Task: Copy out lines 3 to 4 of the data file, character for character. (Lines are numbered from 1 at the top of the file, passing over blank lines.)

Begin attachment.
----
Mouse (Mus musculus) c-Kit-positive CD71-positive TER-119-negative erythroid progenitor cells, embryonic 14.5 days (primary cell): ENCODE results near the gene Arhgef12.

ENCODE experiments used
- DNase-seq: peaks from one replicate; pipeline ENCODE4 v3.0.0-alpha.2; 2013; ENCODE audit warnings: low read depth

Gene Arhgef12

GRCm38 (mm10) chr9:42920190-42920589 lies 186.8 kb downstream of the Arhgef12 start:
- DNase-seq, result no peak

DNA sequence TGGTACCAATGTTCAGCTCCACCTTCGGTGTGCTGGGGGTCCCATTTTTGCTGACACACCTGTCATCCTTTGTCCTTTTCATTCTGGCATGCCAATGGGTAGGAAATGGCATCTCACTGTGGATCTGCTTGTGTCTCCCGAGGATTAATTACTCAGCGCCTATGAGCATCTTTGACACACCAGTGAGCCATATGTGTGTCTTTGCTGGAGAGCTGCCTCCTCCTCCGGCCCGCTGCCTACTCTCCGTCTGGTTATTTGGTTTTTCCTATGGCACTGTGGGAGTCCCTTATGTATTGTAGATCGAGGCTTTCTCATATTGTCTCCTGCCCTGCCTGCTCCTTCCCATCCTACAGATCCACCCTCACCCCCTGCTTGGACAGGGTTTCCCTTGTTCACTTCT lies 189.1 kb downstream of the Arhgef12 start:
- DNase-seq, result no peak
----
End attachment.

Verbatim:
- DNase-seq: peaks from one replicate; pipeline ENCODE4 v3.0.0-alpha.2; 2013; ENCODE audit warnings: low read depth

Gene Arhgef12